8. Bookmuseuk Bookmuseuk says:

    This is Jonathan Kemp's debut novel and is a fascinating insight into gay history over the last 100 years Whether you are straight or gay it is an absorbing read The characters are well rounded human beings with their strengths and imperfections The book is set in London and links the lives of Jack from 1895 Colin in 1954 and David in 1998Jack is a rent boy with few inhibitions He lives a life of hedonism and adventurous sex meeting men from all classes in suppressed Victorian society notably the soon to be famous Oscar WildeColin is an aspiring artist He lives in the asceticism of post war London and is filled with self doubt and self loathing He tentatively explores his sexuality as he prepares for his most ambitious painting yet London TriptychDavid is also a rent boy constantly seeking his next sexual high among the drug partying crowds of the 90sThe three stories are intertwined from chapter to chapter in a series of apparently disparate episodes It is only at the end that Kemp provides the surprising link between themThis is a compelling read a real page turner Kemp challenges his characters by throwing them at events and then watching them flounder and flail It betrays their weaknesses and makes them real and three dimensional Too often in gay fiction authors resort to stereotypes This book is a commentary on the changes to the lives of gay men over the last one hundred years and an insight into Kemp’s own views on gay men and loveFrom a writer’s point of view it is a book that makes you stop and think not just about the observations Kemp makes but also about his prose style and his chosen structure The book is ambitious and a very good first novel Well worth reading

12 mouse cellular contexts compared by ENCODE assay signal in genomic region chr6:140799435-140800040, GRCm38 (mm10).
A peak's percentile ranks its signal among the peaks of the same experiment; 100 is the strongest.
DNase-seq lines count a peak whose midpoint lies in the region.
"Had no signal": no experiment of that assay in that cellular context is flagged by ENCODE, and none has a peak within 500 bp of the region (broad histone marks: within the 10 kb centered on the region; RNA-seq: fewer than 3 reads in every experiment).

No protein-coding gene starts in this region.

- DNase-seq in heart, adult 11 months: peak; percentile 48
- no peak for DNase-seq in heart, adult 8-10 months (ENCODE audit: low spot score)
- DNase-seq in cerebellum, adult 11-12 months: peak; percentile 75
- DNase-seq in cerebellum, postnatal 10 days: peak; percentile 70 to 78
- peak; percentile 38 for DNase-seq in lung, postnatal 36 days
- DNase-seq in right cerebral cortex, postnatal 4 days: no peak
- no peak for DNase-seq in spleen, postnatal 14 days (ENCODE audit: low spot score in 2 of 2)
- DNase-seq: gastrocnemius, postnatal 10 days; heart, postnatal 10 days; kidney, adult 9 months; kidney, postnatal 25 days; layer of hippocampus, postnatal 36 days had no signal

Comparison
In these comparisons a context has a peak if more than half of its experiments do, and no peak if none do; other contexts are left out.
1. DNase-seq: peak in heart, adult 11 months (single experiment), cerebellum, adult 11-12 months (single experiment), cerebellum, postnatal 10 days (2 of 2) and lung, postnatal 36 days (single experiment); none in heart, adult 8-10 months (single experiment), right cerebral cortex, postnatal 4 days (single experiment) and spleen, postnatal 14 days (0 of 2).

9. Jack Jack says:

    OK one from my Major Gay Authors category Kemp's book is NOT for most mainstream readers; he explores the dark underworld of rent boys across three generations of London 1895 the footloose Jack Rose will do anything and anyone to escape the grinding poverty of his East London slum and discovers the far lusher life of serving as object of desire to lords politicians and even Oscar Wilde By 1954 a severe crackdown has led to a far closeted world in which a budding painter's fears of recrimination has trapped him in a stifled existence His latest model opens his eyes and much In the swirling hedonism of 1998 anyone with a mobile can begin an anonymous trade; what fells this hero is falling in loveThe stories are terrifically engaging; each time period is swiftly yet fully realized They are uite risue; I was reading this during a flight and half feared that my neighbor would think I was reading porn on the plane

  10. Rafael Rafael says:

    There's no need for gay literature to be so Gay Obvious inconseuential and boring